When the administrator seizes an FSMO role from an existing computer, the “fsmoRoleOwner” attribute is modified on the object that represents the root of the data directly bypassing synchronization of the data and graceful transfer of the role. The “fsmoRoleOwner” attribute of each of the following objects is written with the Distinguished Name (DN) of the NTDS Settings object (the data in the Active Directory that defines a computer as a domain controller) of the domain controller that is taking ownership of that role. As replication of this change starts to spread, other domain controllers learn of the FSMO role change.

      Hope this helps.

      Webster

      Reply

  3. Pete Says:

    Explains exactly what I’ve been looking for without luck until now: What happens to DNS if you demote a DC with the DNS server & does a demotion on 2012 automatically recreate the FSMO roles to another server.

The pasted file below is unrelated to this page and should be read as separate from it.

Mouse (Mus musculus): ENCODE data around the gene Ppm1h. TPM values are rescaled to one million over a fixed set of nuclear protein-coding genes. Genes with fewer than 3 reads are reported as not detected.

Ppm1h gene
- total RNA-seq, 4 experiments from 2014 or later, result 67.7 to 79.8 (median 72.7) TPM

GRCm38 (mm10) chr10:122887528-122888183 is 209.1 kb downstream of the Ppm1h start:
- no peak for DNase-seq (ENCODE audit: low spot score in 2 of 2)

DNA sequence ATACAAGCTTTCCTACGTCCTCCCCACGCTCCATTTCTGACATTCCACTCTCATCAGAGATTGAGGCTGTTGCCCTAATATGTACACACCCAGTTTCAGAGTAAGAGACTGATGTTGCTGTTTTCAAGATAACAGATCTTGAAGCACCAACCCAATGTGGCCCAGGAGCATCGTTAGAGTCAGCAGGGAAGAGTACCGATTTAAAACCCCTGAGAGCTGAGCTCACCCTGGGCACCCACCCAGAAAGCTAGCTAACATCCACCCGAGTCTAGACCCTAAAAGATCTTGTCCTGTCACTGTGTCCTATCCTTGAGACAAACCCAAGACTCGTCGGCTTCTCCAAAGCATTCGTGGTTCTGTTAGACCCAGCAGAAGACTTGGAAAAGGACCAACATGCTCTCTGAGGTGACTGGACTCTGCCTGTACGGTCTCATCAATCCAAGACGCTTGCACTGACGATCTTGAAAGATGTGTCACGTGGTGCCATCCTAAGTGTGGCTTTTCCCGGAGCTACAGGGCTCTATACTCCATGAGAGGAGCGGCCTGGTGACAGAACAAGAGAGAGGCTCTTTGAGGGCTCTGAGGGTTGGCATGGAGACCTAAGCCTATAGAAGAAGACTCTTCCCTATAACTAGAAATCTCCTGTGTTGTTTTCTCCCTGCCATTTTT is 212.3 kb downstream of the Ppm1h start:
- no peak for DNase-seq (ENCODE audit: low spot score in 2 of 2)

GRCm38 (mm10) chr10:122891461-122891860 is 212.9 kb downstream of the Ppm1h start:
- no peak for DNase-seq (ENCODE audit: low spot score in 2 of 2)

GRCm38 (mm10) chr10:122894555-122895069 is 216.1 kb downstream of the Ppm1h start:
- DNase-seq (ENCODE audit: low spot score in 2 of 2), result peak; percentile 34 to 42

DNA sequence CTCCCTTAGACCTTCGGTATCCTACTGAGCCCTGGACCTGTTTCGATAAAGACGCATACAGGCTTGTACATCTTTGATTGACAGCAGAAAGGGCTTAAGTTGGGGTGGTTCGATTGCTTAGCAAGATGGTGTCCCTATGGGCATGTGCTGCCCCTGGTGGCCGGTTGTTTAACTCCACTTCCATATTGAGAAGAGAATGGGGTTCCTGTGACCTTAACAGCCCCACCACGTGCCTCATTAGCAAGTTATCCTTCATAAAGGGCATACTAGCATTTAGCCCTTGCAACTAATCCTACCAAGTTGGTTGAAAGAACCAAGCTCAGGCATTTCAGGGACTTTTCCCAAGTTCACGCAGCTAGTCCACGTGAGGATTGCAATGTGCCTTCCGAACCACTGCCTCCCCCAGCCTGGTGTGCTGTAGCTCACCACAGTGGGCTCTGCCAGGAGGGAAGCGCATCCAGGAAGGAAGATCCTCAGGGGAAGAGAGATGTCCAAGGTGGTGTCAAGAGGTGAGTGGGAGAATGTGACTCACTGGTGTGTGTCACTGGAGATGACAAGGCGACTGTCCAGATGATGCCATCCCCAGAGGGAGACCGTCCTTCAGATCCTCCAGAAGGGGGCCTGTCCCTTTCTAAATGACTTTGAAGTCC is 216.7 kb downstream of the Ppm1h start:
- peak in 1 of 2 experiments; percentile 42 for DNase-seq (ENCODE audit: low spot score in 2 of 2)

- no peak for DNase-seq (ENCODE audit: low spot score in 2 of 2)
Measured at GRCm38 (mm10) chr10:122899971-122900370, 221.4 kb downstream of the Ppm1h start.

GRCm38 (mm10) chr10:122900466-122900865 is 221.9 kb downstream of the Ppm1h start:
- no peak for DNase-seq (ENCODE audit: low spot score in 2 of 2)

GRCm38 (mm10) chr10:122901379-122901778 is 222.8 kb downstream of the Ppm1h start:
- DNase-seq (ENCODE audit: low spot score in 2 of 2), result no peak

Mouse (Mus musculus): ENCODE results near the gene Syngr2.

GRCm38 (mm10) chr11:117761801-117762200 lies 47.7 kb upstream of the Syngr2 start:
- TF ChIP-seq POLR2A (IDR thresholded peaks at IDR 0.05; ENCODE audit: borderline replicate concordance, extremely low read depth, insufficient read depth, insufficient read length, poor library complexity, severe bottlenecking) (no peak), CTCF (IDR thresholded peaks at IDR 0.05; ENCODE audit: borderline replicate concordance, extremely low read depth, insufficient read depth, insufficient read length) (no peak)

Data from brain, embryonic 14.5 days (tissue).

Is FSMO a term no longer used in 2012? Is it now Operations Masters?
    Why “It is really best to transfer any FSMO roles before demoting a DC.”?

    Thanks,

    Reply

    • Carl Webster Says:

      FSMO is the term used since the beginning of AD.
      It is best to manually transfer roles that way you decide what domain controller has the role and not a randomly picked DC.

      Webster

      Reply

  4. Olivier Says:

    Hi,

    Thank you for this article. I’m asking FSMO role comportement in another situation : I have 4 DCs and they are working properly. If 1 DCs hosting FSMO role crashed for few days, does FMSO role will be automaticaly transfered to another DC or does the FSMO role will be unavailable until I transfert the role ?
    I’m working on Windows 2012R2.

    Thank you,

    Regards,

    Olivier

    Reply

    • Carl Webster Says:

      If a DC crashes, FSMO roles are not automatically transferred. If the crashed DC holds the PDCe role, you will be in for some headaches if that DC is down for a few days.

      Webster

      Reply

  5. Zach Says:

    Hi Carl,

    I’ve started work at a company where it looks like the FSMO roles are on a server that crashed several months ago. Running “netdom query fsmo” shows all roles on as living on the crashed server…but authentication is continuing to work as well as new account creation, etc…